Tirana, Albania: Part 2

Despite its history and problems, Tirana today is a vibrant capital city located in a beautiful natural setting. It sits in a valley in the center of the country, surrounded on three sides by mountains.

The closest mountain is Mali i Dajtit (Mount Dajt), whose summit can be reached via cable car from the city. The mountain makes a fun excursion and a popular local picnic destination. From the top, you can see not only the entire city of Tirana but even the Adriatic Sea in the distance beyond the valley.

Mount Dajt, Tirana, Albania
The summit of Mount Dajt provides a sweeping view of Tirana and its surroundings, and offers a breath of fresh air after the sometimes hazy city streets.
Parku i Madh i Tiranës, Tirana, Albania
Parku i Madh i Tiranës (The Grand Park of Tirana) is a scenic park with hike-and-bike trails surrounding an artificial reservoir in the middle of the city.
The Lanë River, Tirana, Albania
Lumi Lana (The Lanë River) – if it actually counts as a river – is the main waterway that flows through Tirana towards the Adriatic Sea.

Down in the city, the main areas are compact and easily walkable. Two large squares anchor the downtown area, and the names of these squares are revealing, as neither bears any reference to the Communist period.

Skënderbej Square, the larger of the two, is named after the Albanian national hero Gjergj Kastrioti Skënderbej. Skënderbej was a fifteenth-century nobleman who is renowned for his heroic – but ultimately unsuccessful – attempt to rebel against the rule of the Ottoman Empire over Albania. The square is surrounded by several prominent government buildings as well as the frescoed Ottoman-era Et’hem Bey mosque and the National Historical Museum with its imposing mosaic facade personifying the country’s history. A statue of Skënderbej on horseback reigns over the square, while a statue of Enver Hoxha that once stood alongside is long gone.

Skënderbej Square, Tirana, Albania
Skënderbej Square, Tirana’s main public gathering place, is overlooked on opposite sides by a minaret and a Communist propaganda mural. The square was under renovation in the photo, but is now re-opened as a pedestrian area with beautiful new water and light features.
Albanian Flag and Mosque in Tirana, Albania
The Et’hem Bey Mosque stands on Skënderbej Square in Tirana as a reminder of the Ottoman era that preceded Enver Hoxha’s rule. Behind the mosque, a modern skyscraper adds an interesting twist to an otherwise low skyline.

The other main square, just across the Lanë River, is Mother Teresa Square. Of course, in Hoxha’s time it did not bear this name but rather the name of an Italian Fascist leader. Only in 1991 was the square rededicated in honor of Mother Teresa. Albania is a predominantly Muslim country due to its long history as part of the Ottoman Empire, but there are sizable populations of Catholic and Orthodox Christians as well. Despite the fact that Mother Teresa was actually born in Macedonia, she was ethnically Albanian, and Albania has embraced her as a modern-day national hero. In part, this move helps Albania to present a more appealing image on the international stage – “Mother Teresa’s country” sounds better on the EU membership application than “former hermit Communist state”.

Mother Teresa Square, Tirana, Albania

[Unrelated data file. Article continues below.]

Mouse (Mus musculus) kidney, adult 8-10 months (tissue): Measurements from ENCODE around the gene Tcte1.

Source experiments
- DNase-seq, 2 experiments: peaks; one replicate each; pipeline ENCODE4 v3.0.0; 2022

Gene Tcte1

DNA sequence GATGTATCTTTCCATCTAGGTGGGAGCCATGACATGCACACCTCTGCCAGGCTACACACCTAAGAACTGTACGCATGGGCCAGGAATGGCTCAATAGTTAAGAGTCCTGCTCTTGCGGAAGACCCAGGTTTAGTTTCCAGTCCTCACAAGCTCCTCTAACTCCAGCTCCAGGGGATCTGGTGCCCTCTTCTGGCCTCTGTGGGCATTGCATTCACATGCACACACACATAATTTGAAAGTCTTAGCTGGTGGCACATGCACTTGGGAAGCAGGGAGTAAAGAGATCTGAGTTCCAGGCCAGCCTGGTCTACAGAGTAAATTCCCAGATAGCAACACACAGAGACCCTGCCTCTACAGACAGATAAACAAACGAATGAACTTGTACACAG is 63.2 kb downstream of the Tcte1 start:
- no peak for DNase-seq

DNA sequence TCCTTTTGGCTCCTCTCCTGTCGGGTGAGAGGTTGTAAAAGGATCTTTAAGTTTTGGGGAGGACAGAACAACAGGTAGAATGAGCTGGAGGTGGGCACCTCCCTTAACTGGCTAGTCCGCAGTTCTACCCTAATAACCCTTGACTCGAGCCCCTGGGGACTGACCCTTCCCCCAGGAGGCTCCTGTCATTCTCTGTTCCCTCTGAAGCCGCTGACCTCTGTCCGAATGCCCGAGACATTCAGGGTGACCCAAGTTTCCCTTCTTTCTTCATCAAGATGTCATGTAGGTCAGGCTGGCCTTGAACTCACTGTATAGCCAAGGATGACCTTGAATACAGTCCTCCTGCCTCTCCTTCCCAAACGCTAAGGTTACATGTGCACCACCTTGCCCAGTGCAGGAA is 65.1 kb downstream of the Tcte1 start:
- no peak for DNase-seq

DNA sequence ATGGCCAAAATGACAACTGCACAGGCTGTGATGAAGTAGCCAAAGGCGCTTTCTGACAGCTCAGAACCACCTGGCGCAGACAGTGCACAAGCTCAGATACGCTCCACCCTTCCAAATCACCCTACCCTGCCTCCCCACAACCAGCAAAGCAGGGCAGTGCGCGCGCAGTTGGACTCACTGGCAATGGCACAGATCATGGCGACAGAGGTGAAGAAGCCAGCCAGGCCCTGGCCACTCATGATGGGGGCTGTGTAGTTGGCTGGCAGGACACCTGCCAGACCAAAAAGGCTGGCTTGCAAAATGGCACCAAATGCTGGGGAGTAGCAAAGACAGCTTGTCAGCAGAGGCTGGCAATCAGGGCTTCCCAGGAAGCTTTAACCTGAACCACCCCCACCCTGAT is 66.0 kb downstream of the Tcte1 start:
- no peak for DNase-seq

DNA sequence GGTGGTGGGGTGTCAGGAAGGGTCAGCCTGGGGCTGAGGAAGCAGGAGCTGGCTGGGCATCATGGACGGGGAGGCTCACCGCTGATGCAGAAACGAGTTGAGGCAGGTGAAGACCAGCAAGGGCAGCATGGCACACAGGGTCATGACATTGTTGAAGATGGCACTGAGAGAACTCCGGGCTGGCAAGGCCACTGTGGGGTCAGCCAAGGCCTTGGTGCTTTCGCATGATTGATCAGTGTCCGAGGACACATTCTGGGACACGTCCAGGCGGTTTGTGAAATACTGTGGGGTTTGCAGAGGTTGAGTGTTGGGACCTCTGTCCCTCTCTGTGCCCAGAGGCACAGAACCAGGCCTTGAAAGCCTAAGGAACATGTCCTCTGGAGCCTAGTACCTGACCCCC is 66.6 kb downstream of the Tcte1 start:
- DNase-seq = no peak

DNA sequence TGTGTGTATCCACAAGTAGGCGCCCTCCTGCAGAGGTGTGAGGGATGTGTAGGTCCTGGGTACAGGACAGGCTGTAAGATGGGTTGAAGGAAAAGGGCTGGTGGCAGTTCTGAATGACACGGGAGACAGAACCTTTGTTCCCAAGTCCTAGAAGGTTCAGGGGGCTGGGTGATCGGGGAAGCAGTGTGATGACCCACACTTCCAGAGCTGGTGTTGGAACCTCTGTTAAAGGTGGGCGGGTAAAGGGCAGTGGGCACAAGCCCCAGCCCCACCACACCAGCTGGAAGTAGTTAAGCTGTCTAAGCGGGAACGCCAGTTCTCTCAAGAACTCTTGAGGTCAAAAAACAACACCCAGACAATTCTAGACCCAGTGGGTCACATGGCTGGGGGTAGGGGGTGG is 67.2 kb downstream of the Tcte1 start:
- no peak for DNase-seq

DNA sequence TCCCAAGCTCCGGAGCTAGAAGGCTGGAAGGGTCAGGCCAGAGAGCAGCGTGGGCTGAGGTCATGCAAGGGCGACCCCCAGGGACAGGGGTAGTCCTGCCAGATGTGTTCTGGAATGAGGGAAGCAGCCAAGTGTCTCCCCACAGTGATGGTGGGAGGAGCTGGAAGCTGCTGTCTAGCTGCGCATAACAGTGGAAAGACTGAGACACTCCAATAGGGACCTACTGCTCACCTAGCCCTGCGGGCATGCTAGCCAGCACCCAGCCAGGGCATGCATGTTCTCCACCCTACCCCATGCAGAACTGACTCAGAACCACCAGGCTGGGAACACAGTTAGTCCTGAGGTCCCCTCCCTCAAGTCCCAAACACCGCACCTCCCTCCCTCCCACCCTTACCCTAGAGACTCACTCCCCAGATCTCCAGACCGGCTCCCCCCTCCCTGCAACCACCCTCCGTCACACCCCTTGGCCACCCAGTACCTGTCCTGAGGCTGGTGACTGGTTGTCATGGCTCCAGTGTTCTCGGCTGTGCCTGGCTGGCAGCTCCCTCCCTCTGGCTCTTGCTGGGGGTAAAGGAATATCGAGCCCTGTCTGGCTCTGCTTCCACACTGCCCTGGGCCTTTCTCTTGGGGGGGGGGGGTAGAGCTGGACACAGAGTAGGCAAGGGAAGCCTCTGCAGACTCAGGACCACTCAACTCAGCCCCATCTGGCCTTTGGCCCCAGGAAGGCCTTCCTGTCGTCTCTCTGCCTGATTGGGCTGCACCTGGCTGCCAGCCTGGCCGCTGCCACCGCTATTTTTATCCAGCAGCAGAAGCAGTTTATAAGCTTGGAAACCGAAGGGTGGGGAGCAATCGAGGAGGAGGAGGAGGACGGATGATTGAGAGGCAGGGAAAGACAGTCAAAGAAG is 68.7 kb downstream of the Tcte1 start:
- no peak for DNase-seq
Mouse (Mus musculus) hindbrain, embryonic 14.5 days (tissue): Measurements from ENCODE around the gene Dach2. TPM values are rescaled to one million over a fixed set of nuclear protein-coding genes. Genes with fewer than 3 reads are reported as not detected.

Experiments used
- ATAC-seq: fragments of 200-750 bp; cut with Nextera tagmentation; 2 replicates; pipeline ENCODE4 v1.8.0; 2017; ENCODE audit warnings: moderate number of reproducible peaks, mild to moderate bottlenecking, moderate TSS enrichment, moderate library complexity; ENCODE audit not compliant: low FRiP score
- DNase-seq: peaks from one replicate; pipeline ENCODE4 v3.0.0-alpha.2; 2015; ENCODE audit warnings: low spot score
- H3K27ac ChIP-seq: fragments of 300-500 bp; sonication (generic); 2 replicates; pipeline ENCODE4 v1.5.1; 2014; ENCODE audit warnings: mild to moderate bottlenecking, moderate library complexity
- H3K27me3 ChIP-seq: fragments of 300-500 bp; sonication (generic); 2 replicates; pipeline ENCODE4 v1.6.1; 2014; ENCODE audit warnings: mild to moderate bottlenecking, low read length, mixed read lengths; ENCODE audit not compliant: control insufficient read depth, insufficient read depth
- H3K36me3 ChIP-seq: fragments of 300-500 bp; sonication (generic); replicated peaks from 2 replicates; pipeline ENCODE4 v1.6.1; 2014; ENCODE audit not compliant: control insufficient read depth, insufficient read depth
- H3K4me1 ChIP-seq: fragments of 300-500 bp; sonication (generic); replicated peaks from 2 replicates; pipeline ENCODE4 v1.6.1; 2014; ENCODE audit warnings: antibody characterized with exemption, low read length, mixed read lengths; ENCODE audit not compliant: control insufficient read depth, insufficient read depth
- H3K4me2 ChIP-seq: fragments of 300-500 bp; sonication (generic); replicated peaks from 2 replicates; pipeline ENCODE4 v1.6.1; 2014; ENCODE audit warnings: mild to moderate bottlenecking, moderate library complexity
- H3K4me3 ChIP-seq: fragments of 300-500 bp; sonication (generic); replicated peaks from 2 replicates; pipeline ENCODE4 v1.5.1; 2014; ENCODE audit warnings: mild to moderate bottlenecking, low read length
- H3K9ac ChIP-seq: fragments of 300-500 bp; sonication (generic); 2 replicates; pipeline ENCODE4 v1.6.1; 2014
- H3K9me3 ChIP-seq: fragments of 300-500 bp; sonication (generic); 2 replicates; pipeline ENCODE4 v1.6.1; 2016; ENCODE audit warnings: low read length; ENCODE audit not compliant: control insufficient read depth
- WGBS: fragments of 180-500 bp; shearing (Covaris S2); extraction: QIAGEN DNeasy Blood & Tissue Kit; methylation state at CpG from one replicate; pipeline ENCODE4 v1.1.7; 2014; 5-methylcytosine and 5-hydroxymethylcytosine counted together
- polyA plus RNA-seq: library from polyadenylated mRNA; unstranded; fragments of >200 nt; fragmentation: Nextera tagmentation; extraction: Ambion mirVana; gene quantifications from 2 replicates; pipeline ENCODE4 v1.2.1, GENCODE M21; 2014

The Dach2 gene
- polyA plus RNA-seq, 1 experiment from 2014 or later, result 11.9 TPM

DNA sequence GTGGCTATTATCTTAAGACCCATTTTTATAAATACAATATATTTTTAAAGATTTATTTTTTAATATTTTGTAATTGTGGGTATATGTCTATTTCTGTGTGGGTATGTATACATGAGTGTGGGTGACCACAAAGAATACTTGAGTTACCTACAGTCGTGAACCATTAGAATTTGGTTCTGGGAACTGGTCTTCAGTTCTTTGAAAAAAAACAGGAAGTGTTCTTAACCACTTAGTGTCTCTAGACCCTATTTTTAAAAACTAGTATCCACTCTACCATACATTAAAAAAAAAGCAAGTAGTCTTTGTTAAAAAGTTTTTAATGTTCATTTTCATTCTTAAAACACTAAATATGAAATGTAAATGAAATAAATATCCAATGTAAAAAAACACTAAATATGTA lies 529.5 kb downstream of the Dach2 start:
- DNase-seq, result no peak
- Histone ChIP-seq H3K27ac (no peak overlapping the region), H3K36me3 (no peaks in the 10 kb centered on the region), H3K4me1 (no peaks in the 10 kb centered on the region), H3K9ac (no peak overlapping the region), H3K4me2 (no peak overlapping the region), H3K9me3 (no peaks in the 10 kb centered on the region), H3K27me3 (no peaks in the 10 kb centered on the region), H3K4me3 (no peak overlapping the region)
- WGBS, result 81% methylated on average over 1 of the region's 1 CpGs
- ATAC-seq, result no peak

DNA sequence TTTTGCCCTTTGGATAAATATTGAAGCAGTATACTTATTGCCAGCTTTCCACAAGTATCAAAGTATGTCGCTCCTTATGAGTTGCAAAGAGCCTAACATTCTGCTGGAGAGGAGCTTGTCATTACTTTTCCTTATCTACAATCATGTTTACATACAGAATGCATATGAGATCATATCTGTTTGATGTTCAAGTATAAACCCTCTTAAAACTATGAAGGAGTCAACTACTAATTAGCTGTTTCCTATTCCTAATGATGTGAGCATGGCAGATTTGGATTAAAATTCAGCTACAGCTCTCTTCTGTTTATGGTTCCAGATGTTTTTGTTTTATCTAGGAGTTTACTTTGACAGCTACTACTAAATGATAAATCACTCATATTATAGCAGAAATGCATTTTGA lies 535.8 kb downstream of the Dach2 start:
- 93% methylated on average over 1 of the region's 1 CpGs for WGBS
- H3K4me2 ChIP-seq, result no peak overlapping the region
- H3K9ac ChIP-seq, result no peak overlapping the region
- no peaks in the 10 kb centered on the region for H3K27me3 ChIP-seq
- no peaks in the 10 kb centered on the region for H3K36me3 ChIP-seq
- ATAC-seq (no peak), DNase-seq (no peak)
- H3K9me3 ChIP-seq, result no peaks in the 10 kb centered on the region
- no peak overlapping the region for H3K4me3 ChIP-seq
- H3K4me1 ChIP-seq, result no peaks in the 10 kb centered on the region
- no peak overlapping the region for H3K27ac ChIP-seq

This university building in Mother Teresa Square is appropriately lit in white and blue – the colors of Mother Teresa’s iconic sari.

Although drab concrete Communist architecture can be found throughout Tirana, the city is not ugly. There are still examples beautiful Ottoman architecture that predates the twentieth century, as well as a scattering of Italian-style Neo-Renaissance buildings and enough interesting modern architecture to make a walk through the city a sightseeing experience. The city government has also led a beautification program involving painting otherwise ugly buildings with bright colors or murals. The result is a creative new facade for the city at a fraction of the cost.

My favorite area of Tirana is the square known as Pazari i Ri – “The New Market”. The market is a modernized version of a traditional open-air market, where you can buy fresh fruits, vegetables, and meat from vendors who set up for the day in covered stalls in a pedestrian square. The square itself and the surrounding neighborhood are newly-renovated and brightly painted with colorful geometric patterns. Even if you don’t need to do any grocery shopping, the side streets around the market are filled with restaurants specializing in traditional Albanian dishes. The restaurant I settled on was filled with locals and didn’t have a menu in English. I went with the approach of giving the owner a puzzled look and then ordering whatever she pointed to on the menu. The result was a delicious fresh salad and a clay bowl filled with piping hot tavë dheu – a cheesy liver casserole!

Pazari i Ri, Tirana, Albania
The newly-redeveloped Pazari i Ri, where you can visit the open-air food market or eat at one of the many traditional Albanian restaurants.

Despite the fact that Albania remains one of the most underdeveloped countries in Europe, I was surprised by how the city seems to have progressed without getting caught in the past. It’s not a dull post-Communist city filled with nothing but nostalgia and crumbling concrete apartment blocks, but rather a lively, colorful city filled with interesting sights, great food, and friendly people.

I Love Tirana Sign, TIrana, Albania

Tirana was only my first glimpse of Albania. The rest of my visit included stops in the historic cities of Berat and Krujë, as well as the stunning Albanian Alps and Lake Koman in the north of the country. Check out my other linked posts for the rest of the story!

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